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post #7309 of 7322 Old 03-03-2017, 07:20 AM
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Yes, use Normal (for Dolby Vision I haven't checked anything...I was not interested...BTW the RGB balance controls are disabled in DV mode)
Thank you Ted. Again, much appreciated. I guess I'll be recalibrating this weekend using Normal Gamut setting! Many thanks.

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I've asked this before but have yet to get a definitive answer. Can anyone confirm that in ten point white balance on a Samsung LCD LED that White Balance Interval 1 = 10%, all the way up to Interval 10 = 100%? And if this is so, why does Chromapure on its Gamma page start at 5% and stop at 90%? Sorry to keep asking this but it's still not totally clear to me.

Also, can anyone say what is likely happening when dark shadow detail is being uniformly turned jet black? It's not like the set is producing terrific blacks, it's more that it appears to be switching off all colours completely when it gets below a certain threshold. This has the odd visual effect of strange small black chunks of the picture where there should be shadow detail but instead there's like a black hole in the picture
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post #7311 of 7322 Old 03-04-2017, 10:58 AM
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I've asked this before but have yet to get a definitive answer. Can anyone confirm that in ten point white balance on a Samsung LCD LED that White Balance Interval 1 = 10%, all the way up to Interval 10 = 100%? And if this is so, why does Chromapure on its Gamma page start at 5% and stop at 90%? Sorry to keep asking this but it's still not totally clear to me.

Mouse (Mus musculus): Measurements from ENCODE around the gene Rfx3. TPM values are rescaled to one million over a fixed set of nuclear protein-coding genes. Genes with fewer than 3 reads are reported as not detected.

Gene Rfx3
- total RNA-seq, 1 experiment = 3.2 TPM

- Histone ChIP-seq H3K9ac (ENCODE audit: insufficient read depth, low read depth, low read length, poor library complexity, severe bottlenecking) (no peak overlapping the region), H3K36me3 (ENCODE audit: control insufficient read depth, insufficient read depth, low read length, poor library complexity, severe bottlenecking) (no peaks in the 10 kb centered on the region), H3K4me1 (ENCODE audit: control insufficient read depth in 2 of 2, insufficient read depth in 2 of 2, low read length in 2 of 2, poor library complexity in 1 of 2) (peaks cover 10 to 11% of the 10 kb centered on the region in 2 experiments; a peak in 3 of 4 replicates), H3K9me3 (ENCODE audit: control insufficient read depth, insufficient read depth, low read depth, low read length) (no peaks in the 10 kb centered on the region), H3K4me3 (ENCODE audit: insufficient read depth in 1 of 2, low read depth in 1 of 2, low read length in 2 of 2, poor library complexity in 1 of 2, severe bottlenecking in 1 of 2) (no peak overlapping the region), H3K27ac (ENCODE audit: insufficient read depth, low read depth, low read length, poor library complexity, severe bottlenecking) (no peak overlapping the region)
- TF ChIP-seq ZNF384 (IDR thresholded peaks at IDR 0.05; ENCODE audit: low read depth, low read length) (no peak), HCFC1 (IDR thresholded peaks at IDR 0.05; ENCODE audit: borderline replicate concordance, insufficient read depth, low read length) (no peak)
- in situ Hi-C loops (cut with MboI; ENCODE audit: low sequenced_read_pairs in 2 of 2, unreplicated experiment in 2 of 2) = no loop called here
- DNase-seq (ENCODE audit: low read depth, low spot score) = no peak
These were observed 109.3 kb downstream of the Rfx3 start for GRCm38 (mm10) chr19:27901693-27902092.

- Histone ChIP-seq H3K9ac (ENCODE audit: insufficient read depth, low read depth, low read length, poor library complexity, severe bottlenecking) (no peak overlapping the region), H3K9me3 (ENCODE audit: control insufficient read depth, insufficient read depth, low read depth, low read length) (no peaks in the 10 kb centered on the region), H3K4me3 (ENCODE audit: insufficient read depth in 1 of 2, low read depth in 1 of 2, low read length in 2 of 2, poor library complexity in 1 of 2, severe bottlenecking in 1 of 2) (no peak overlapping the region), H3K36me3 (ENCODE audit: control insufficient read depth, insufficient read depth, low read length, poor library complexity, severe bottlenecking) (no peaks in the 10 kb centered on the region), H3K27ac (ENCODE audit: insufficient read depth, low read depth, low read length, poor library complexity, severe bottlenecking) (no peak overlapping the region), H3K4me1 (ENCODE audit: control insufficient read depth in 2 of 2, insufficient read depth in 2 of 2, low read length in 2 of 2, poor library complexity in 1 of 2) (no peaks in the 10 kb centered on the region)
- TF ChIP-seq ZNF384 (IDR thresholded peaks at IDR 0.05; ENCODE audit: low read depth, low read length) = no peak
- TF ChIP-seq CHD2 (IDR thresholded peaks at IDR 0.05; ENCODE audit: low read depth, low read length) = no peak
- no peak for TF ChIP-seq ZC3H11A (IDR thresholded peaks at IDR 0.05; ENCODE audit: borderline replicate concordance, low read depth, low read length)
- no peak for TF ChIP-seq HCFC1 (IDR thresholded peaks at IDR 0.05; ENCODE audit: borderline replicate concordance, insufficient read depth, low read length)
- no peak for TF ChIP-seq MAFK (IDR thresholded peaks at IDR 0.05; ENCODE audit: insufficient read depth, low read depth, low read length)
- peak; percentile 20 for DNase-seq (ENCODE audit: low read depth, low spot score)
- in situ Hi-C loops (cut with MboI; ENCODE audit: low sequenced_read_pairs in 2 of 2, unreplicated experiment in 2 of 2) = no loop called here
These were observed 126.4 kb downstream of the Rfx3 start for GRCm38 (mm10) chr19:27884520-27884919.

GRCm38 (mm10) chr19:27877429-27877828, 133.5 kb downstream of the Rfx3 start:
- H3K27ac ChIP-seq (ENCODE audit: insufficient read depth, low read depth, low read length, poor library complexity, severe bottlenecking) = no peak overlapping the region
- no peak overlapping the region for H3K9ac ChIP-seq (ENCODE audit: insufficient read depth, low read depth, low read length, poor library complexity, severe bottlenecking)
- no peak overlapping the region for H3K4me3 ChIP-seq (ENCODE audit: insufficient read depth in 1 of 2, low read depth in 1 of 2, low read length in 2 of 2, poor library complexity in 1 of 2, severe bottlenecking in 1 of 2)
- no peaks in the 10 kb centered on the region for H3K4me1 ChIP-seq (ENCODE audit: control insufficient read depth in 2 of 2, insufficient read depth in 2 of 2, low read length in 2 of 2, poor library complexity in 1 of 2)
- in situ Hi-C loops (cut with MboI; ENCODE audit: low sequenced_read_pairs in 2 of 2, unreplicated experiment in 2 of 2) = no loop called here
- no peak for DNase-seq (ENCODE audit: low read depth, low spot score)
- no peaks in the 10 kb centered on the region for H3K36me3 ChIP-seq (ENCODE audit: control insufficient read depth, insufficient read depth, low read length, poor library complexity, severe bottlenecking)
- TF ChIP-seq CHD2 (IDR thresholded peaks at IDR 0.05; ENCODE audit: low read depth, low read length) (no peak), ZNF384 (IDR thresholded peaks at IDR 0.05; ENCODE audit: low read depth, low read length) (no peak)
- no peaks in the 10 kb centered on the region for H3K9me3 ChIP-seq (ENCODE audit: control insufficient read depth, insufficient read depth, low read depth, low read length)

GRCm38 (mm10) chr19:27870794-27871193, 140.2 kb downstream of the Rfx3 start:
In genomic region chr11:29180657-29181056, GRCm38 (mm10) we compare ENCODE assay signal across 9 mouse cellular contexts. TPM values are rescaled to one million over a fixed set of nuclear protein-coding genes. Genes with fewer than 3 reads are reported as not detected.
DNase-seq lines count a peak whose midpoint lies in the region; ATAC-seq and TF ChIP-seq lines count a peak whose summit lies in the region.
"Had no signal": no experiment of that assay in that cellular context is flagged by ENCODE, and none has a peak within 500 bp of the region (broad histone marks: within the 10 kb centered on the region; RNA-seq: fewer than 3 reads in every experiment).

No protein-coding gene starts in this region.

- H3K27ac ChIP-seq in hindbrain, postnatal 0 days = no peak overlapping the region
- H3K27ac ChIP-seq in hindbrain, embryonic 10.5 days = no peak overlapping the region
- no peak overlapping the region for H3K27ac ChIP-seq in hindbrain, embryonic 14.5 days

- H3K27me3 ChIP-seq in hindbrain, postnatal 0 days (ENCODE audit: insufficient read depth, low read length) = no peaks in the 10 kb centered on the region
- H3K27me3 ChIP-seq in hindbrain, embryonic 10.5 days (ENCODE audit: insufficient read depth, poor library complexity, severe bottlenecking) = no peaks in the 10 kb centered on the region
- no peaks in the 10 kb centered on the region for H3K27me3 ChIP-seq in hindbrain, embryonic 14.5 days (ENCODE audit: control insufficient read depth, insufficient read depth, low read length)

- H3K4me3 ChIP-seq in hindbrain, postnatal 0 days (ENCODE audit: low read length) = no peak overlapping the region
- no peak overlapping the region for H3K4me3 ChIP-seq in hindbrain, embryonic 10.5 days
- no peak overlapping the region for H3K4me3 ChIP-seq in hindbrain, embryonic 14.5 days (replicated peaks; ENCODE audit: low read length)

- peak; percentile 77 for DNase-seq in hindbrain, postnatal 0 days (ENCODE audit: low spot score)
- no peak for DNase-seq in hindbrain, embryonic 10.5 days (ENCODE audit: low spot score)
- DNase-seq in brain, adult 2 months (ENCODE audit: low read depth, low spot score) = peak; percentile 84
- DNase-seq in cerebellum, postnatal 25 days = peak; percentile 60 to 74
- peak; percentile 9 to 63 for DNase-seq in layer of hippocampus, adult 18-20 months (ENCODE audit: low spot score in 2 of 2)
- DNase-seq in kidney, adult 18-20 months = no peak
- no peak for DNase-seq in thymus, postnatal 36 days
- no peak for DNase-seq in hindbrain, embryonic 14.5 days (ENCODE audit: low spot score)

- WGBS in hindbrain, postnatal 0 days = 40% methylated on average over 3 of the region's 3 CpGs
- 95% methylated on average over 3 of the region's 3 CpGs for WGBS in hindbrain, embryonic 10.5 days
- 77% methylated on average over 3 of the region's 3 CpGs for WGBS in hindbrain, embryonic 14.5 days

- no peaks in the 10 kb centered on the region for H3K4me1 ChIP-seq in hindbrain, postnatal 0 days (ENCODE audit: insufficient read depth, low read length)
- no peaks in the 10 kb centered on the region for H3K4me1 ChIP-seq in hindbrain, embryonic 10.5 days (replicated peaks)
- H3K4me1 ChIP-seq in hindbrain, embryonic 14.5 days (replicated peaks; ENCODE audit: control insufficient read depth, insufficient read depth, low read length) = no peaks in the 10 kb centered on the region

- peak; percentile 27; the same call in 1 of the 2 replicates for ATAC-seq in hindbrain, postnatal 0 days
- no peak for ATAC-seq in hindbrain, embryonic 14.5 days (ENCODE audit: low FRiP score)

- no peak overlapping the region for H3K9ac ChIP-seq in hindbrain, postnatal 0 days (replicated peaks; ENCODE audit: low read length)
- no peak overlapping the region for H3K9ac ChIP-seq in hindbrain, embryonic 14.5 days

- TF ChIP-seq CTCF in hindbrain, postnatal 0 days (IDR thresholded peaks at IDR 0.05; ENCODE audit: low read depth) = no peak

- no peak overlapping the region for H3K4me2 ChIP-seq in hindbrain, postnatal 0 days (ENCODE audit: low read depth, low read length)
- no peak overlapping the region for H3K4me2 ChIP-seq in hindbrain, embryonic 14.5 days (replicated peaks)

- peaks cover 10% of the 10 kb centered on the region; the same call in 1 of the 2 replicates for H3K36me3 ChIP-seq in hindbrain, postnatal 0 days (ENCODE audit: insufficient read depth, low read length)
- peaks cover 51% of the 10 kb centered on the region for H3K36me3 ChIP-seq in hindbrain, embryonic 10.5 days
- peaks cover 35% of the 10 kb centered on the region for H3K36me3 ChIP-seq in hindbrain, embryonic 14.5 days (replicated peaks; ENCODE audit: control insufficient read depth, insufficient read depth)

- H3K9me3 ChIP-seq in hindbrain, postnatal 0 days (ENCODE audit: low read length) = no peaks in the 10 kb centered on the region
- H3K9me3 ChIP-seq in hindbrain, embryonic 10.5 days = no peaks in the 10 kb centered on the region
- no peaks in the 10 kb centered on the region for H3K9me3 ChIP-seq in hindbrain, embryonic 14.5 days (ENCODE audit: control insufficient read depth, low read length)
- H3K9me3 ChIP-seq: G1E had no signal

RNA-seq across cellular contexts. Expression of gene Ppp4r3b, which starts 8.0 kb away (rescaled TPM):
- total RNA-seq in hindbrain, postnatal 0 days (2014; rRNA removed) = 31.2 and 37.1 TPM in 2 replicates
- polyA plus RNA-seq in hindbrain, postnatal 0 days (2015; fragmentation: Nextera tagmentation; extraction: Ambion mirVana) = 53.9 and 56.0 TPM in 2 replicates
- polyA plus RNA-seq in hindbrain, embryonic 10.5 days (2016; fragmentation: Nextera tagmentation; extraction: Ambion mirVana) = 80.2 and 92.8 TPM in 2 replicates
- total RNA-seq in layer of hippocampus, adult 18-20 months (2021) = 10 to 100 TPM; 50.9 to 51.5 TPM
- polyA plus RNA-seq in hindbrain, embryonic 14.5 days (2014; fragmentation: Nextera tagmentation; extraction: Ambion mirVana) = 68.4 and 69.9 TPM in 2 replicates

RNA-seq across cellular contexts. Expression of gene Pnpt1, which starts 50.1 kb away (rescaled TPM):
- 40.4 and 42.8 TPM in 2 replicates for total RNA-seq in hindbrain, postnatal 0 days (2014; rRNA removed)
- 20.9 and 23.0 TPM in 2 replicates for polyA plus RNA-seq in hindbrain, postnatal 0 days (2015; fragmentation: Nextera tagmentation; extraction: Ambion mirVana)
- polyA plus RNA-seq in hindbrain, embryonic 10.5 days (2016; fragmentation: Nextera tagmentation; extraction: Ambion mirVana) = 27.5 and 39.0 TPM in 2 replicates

That is correct, interval 1=10%, interval 2=20% and so on. Gamma is calculated based on what your 100% measurement is. Only 90% and below has a gamma value. 100% is the reference. Then all the other intervals are based off of the 100% reading.

Make sure you keep the Contrast on your Samsung in the high 90's, adjust your peak light output using your Backlight. Set Brightness with a Black Clipping Pattern , 16 invisible and 17 flashing.

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post #7312 of 7322 Old 03-04-2017, 02:25 PM
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Excellent thanks very much Hungro, that all makes perfect sense. As for the brightness settings, I've pretty much already got those settings as you suggest, yet I'm still getting the black holes, as it were.
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post #7313 of 7322 Old 03-05-2017, 07:18 AM
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I've asked this before but have yet to get a definitive answer. Can anyone confirm that in ten point white balance on a Samsung LCD LED that White Balance Interval 1 = 10%, all the way up to Interval 10 = 100%? And if this is so, why does Chromapure on its Gamma page start at 5% and stop at 90%? Sorry to keep asking this but it's still not totally clear to me.

Also, can anyone say what is likely happening when dark shadow detail is being uniformly turned jet black? It's not like the set is producing terrific blacks, it's more that it appears to be switching off all colours completely when it gets below a certain threshold. This has the odd visual effect of strange small black chunks of the picture where there should be shadow detail but instead there's like a black hole in the picture
Hi, About your Samsung (and other displays also), sometimes when you do 10-Point Grayscale (or 20-Point when they are available) adjusting the internal RGB Balance controls, to some displays when you change the brightness/contrast setting from it's default settings (of from max contrast setting), this creates a un-alignment of the calibration controls to the areas they are affecting...for example you can display a 55% pattern, to change RGB balance and your changes to interact to 52% or to 58% Gray etc....and not so much to the 55% you are displaying/tweaking.